Again we will turn on the cold water and let it run until the water coming from the hose becomes clear. This acts as a final flush of the system that gets rid of any sediment particles that remain in the water tank. 

Once this step is finished, we turn off the cold water supply.

Step 8: Finish the draining process and let the tank refill. 

We close off the drain valve, and then remove the garden hose. Next, we turn on the cold water supply and allow the tank to fill up.

We make sure to keep the faucet from the fifth step open. This allows air trapped in the system to escape it.

We then wait until the faucet is at full pressure and has no signs of hesitation in the water flow. Then, we turn it off. This tells us that the water tank is once again full. At this point, the water should still be cold.

We then turn the water heater back on. After at least 30 minutes have gone by, the hot water should be running as normal.

Gas Thermostats: We’ll set the thermostat back to its original setting.

Electric Thermostats: At either the fuse box or electrical panel, we switch the power back on.

How to Flush a Tankless Water Heater

As with traditional water heaters, tankless water heaters also need to be flushed. However, the way it is done is different. In the following section, you’ll read how the team at Bewley Plumbing flushes a tankless water heater. As with all plumbing work, it is best carried out by a qualified professional.

Step 1: Turn off the tankless water heater’s power source. 

Step 2: Turn off the main gas line or shut off the circuit breaker for electronic devices.

Step 3: Close (turn off) the tankless water heater’s three valves.

The three valves include a main valve, plus blue and red (cold and hot) valves.

By closing off the valves, we prevent cold water from going into the water heater and hot water from coming out when it is being cleaned.

Step 4: Slowly remove the purge port valve caps found on the hot and cold water valves.

Generally, the purge valves should have small handles that look like the letter “T.”

We remove the valve caps to release pressure that may have built up inside the valves. This is important as it prevents hot water from bursting out when the tankless water heater is cleaned—a very dangerous situation!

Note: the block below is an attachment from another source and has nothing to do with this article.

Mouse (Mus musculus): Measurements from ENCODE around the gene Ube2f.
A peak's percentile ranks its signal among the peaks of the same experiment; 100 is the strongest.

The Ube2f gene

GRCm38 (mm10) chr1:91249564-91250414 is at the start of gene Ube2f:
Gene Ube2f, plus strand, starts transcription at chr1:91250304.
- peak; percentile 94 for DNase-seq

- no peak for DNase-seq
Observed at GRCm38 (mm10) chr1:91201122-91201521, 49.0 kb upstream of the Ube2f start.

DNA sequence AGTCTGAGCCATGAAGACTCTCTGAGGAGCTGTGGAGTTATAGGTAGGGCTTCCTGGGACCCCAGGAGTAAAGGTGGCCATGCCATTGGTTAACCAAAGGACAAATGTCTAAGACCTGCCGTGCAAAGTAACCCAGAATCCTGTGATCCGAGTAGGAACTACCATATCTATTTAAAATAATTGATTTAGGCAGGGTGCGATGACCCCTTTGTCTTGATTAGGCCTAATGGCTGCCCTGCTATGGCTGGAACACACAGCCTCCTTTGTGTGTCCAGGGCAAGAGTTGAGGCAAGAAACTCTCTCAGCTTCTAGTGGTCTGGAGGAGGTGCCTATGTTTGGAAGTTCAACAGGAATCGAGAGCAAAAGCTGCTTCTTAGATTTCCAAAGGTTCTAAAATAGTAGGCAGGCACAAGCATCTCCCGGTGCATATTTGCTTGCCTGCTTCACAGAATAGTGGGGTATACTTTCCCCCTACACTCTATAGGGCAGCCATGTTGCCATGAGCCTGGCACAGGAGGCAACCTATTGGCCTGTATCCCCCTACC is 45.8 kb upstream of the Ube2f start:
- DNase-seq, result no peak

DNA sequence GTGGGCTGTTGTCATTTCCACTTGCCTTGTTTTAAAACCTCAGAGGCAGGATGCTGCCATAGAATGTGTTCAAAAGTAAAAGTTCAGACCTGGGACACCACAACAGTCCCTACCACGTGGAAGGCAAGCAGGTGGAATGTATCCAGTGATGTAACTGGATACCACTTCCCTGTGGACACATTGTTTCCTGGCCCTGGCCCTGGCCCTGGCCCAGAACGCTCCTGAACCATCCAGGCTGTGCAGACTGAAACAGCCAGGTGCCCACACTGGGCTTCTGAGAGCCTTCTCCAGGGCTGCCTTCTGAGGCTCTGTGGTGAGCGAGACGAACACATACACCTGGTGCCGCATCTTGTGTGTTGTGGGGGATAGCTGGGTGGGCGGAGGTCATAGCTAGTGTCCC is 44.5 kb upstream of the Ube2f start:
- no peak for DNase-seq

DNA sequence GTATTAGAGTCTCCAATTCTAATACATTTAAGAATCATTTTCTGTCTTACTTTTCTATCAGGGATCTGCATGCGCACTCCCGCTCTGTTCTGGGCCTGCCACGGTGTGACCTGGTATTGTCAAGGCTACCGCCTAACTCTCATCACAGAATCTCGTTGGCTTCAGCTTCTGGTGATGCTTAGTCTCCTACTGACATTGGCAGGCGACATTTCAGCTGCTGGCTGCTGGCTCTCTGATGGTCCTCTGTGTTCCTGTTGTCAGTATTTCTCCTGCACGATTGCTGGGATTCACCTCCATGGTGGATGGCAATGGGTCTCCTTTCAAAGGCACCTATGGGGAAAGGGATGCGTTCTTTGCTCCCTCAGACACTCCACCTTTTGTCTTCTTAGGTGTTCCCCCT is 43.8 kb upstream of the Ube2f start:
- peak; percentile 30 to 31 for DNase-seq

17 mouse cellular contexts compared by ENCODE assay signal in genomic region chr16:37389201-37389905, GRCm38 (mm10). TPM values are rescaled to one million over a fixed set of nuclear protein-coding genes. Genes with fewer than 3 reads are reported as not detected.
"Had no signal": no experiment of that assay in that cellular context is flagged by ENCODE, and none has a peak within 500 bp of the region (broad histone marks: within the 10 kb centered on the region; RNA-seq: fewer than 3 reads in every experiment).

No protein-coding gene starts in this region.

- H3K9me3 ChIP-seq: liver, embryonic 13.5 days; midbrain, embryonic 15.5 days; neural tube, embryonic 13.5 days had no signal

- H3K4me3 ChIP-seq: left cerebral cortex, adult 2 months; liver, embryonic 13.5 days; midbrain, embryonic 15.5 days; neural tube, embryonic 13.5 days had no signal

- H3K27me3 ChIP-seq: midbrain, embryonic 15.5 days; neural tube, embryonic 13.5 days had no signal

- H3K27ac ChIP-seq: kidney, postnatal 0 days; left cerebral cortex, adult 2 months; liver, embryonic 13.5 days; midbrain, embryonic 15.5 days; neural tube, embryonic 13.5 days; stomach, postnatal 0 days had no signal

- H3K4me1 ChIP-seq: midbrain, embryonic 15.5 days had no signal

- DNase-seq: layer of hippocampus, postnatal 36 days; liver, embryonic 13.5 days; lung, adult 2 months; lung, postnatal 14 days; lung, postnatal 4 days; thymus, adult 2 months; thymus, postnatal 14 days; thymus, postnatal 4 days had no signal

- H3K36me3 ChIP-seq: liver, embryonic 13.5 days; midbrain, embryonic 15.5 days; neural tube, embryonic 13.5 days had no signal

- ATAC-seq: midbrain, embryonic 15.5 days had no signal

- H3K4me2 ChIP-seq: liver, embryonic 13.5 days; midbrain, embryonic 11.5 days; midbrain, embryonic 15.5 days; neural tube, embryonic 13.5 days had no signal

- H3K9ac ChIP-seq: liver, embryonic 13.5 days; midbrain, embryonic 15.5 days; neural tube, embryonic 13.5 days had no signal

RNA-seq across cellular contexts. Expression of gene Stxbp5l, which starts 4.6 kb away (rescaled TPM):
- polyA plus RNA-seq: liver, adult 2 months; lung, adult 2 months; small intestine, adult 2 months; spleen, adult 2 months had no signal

Warning: When we remove the purge port valve caps, pressure can cause water to shoot out. Because of this, we need to make sure that the hot water valve is completely shut off.

We need to be careful when handling the caps so that the rubber sealing discs stay in place. The discs are an important part of the proper functioning of the valves.

Step 5: Attach hose lines to the three valves.

If the tankless water heater does not come with hose lines, we will need to use our own. We can find these at just about any home repair store that has water heaters. The hose lines we use need to be long enough to go from the tankless water heater to a bucket.

We will consult the tankless water heater’s manual or reach out to the manufacturer themselves to get the exact instructions on how to do this.

On some occasions, we may need to use a sump pump and connect the hoses to flush and discharge the water from the hot and cold water valves.

Step 6: Open up the purge port by turning them so they are perpendicular to the position of the hot and cold valves.

Step 7: Use four gallons (15.1 liters) of undiluted white vinegar to clean the tankless water heater. Never use any chemical solutions for it.

You should never use chemical cleaning solutions when flushing your water heater, as they can be incredibly dangerous to your health. There’s a good chance that the drinking and bathing water in your home goes through your tankless water heater.

Ensure the vinegar does not become heated, as heated vinegar is extremely harmful.

Step 8: Follow the instructions from the manufacturer’s manual to carry out the flushing and draining.

This process can last up to 45 minutes.

Step 9: When the flushing process is done, close the purge port valves by turning the “T” shaped handles.

Step 10: Disconnect and take off the hose line from the valves.

Step 11: Put the purge port valve caps back onto the purge valves.

We make sure to tighten the caps firmly, but are careful not to over-tighten them or break the rubber sealing discs inside the caps.

Step 12: Check the manufacturer’s manual to know the exact way to safely restart the tankless water heater.

To do this, we may have to turn and rotate the hot and cold water valves to make them parallel to the position of the main valve.

Step 13: Select a sink tap inside and slowly turn on the hot water so air can pass through the pipe.

We let the water run until it has a steady flow and no air escapes, which can be detected through a slight spurting sound. This process may take two or three minutes before all of the air pockets have escaped.

McKinney Water Heater Services

Hot water heater in an attic.

Whether for routine maintenance or major repairs, when working on a water heater, it’s a good idea to go with a professional. If you’re in Collin or Denton County, Texas, the experts at Bewley Plumbing can help you. We are licensed, insured, and a name you can trust. At Bewley Plumbing, we are proud to offer senior citizen, teacher, and military discounts.

Whether it’s flushing your water heater or another plumbing job, we look forward to helping you. Contact us to request service or receive an estimate.